Internet addiction is not solely determined by the amount of time a person spends online, but depends very much on the context, the students of the Nicosia-based GC School of Careers heard on Friday.
Chartered psychologist and senior lecturer in psychology at Nottingham Trent University Daria Kuss explained what internet addiction and especially gaming addiction means to the pupils and after her presentation talked to the Cyprus Mail.
As an example of the context, she gave the example of two case studies, Dave, 21, an unemployed person, and Jeremy, 38, a financial accountant married with children, both of whom spent 14 hours a day gaming online.
“The amount of time is not crucial by itself,” the lecturer said. “It had positive effects for the unemployed person, because it boosts his self-esteem and structures his daily life. For Jeremy, it had negative effects, his relationship broke down, there was a lack of family time and he lost his job.”
The internet is a part of our lives, Kuss said, adding that there was now no ‘on’ or ‘off’ but it is assumed we are networked to people and information all the time.
We have to accept this and find a balance, as being online constantly only causes problems in some cases, such as when it leads to anxiety or takes over to the point that it doesn’t allow for a life away from the screen.
Which is why, she told the Cyprus Mail, parents need to ensure there are discussions around the topic with their kids as a prevention.
“Parents are often busy, and they don’t pay enough attention to what their children are doing. They may not know what their children do online,” she explained. “It needs more than common sense, parents should give the children the attention they deserve, otherwise they will seek to find it elsewhere, like online. And why not spend time together online?”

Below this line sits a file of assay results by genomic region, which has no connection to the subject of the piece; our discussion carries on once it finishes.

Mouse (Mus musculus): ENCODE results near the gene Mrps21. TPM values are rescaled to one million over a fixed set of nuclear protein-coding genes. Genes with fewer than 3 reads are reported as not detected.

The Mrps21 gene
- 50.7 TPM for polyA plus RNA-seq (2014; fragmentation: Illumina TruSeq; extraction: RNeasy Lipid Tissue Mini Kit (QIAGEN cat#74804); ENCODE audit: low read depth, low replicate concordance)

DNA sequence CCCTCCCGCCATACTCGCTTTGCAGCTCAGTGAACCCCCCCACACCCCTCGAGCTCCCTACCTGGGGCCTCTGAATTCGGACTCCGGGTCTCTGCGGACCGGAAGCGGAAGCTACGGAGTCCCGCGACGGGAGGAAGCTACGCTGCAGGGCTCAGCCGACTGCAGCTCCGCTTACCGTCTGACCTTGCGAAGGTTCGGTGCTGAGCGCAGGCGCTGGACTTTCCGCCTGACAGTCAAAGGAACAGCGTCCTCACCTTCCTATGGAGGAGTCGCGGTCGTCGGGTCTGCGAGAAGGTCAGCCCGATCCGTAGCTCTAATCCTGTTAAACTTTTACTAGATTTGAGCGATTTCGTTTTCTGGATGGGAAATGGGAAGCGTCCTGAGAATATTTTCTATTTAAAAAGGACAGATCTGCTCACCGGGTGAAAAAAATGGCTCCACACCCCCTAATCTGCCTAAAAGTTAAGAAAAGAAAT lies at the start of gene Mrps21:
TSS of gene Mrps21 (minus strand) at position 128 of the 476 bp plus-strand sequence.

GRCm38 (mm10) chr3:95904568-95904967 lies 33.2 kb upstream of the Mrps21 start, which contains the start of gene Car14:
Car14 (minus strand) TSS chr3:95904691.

Open discussions initiated by parents and teachers are important, but there are other strategies which people can employ when a person is in danger of being addicted. When it comes to gaming, it may help to stop the main game.
“Gaming creates an addiction for those with a reward deficiency, as it gives irregular rewards to people,” she added.
There is also the possibility of setting times aside for the internet, freeing time to do other things. Or one can create technology-free spaces in the home or at school.
It is especially important to monitor small children whose brains are even more prone to changes in early development than those of older people.
One should certainly not give access to mobile phones and tablets to infants, she stressed, and limit it in preschool ages. For adolescents it’s a different story, as they mainly benefit from its use since the technology is their main way to interact with others, she said.